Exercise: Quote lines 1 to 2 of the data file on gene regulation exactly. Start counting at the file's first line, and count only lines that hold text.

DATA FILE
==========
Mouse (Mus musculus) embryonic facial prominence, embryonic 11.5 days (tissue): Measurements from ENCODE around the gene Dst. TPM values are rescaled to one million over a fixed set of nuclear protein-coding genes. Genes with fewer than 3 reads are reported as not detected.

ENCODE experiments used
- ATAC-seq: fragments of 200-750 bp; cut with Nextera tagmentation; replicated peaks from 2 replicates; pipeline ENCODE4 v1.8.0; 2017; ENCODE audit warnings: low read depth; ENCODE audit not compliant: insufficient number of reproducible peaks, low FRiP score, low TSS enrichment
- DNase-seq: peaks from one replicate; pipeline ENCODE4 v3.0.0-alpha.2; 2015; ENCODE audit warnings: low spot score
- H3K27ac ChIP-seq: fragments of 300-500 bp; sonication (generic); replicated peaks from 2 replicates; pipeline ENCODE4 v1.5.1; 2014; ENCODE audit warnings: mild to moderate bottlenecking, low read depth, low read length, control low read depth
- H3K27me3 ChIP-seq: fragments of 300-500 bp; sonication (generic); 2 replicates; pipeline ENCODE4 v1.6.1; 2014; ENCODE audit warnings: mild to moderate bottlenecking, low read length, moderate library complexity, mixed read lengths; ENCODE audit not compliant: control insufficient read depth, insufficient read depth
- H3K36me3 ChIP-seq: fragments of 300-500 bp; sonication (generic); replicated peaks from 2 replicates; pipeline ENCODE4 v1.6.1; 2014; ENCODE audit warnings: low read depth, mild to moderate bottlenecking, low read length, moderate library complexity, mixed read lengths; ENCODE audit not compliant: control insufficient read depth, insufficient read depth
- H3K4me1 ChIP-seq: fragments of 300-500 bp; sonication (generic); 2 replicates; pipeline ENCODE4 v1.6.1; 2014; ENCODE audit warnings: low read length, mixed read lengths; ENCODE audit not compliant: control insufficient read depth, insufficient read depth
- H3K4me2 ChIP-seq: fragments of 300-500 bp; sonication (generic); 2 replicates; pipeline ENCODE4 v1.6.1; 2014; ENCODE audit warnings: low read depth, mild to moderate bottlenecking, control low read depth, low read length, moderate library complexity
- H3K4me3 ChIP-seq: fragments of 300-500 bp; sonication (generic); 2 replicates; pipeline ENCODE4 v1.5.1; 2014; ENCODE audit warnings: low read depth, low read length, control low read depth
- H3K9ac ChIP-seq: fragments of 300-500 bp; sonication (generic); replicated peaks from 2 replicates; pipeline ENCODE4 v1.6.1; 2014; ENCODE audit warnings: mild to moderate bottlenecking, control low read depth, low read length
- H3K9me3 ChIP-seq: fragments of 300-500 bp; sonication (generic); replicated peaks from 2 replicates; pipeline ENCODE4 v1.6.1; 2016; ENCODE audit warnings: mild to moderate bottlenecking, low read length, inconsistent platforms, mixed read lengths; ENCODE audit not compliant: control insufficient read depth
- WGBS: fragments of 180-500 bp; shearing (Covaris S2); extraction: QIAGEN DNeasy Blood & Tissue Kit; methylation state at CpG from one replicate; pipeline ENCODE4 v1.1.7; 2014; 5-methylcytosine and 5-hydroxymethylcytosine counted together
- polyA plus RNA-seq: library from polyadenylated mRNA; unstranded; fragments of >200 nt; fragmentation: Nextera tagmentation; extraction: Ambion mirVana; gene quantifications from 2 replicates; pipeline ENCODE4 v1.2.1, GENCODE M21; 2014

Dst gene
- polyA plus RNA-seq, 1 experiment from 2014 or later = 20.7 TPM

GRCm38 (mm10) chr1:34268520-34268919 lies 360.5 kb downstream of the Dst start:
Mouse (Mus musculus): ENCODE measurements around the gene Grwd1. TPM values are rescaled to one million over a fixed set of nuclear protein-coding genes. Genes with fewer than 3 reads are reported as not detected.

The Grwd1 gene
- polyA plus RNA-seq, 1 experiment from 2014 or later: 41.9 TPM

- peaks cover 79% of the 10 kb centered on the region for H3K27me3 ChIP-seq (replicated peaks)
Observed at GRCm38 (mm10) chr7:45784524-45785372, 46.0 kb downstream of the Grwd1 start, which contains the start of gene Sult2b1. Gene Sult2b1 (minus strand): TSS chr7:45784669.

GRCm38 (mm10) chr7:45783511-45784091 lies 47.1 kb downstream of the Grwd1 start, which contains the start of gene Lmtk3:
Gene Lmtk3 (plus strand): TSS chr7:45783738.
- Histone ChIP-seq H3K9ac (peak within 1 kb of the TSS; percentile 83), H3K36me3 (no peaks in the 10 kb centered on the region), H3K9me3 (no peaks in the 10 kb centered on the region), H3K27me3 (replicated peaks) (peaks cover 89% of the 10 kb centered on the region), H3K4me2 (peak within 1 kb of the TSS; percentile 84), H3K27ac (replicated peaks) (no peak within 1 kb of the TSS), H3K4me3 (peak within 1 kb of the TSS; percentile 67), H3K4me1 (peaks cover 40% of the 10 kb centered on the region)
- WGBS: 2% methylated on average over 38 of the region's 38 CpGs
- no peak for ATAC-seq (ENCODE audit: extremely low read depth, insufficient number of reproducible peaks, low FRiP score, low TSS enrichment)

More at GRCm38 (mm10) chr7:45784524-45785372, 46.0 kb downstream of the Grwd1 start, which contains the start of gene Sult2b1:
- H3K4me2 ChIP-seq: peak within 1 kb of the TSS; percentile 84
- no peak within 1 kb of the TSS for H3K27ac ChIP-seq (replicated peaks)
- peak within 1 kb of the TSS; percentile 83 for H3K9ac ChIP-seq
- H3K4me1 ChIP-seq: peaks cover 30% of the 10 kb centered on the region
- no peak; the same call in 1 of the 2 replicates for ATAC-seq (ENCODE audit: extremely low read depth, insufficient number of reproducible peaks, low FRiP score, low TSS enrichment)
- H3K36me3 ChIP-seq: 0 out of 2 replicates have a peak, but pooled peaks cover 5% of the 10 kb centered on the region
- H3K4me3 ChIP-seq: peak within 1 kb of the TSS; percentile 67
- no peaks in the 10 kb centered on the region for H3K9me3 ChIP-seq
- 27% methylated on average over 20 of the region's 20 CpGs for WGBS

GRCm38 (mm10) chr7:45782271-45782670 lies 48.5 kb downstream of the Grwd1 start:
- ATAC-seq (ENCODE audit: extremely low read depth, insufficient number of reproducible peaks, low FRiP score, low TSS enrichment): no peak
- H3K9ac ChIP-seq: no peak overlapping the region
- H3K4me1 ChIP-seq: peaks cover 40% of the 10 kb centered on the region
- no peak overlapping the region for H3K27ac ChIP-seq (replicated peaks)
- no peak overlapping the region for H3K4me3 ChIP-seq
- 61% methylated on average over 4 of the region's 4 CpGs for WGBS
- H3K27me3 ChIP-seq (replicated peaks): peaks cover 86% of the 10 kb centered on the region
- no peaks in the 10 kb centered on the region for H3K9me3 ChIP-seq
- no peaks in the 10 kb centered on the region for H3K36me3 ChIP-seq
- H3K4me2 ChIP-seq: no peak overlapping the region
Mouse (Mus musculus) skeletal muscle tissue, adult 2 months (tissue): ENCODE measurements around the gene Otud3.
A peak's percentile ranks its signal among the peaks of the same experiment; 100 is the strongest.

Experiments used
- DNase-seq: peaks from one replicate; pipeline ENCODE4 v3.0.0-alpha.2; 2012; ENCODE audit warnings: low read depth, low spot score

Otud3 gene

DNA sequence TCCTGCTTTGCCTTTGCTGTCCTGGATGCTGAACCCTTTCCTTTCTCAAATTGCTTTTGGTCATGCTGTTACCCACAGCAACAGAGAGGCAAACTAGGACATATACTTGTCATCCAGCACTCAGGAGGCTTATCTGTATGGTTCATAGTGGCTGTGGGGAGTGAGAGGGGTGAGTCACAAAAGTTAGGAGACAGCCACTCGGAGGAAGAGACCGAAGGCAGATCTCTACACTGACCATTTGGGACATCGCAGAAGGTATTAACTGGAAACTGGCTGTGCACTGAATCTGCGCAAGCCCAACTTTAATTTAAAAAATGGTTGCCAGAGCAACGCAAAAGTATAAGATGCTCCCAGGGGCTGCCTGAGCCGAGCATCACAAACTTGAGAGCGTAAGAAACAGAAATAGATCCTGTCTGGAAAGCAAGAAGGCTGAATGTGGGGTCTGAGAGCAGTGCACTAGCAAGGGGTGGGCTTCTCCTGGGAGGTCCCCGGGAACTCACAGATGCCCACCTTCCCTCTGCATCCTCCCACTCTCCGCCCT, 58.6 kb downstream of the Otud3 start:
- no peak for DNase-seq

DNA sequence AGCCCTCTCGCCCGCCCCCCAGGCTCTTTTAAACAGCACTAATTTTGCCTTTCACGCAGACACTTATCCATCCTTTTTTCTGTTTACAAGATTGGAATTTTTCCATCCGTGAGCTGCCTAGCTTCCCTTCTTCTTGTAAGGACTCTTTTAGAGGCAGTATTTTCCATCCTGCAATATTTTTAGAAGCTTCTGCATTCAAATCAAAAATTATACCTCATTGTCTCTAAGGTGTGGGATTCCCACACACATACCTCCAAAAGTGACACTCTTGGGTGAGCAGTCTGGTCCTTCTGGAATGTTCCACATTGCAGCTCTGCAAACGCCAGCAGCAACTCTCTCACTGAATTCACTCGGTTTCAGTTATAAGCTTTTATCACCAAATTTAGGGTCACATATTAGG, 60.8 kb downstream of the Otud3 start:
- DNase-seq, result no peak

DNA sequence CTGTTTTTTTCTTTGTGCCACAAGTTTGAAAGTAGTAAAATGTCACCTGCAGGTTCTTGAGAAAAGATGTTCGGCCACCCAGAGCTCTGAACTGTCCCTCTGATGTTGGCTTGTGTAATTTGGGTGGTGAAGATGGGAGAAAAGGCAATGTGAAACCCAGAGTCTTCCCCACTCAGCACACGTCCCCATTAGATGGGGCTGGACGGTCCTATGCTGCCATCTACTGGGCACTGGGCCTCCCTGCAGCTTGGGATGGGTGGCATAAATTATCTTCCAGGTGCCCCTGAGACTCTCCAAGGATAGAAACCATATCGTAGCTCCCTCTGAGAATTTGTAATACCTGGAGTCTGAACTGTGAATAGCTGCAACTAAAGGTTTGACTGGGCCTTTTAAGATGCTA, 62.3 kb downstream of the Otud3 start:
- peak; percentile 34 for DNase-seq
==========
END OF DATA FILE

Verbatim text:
Mouse (Mus musculus) embryonic facial prominence, embryonic 11.5 days (tissue): Measurements from ENCODE around the gene Dst. TPM values are rescaled to one million over a fixed set of nuclear protein-coding genes. Genes with fewer than 3 reads are reported as not detected.

ENCODE experiments used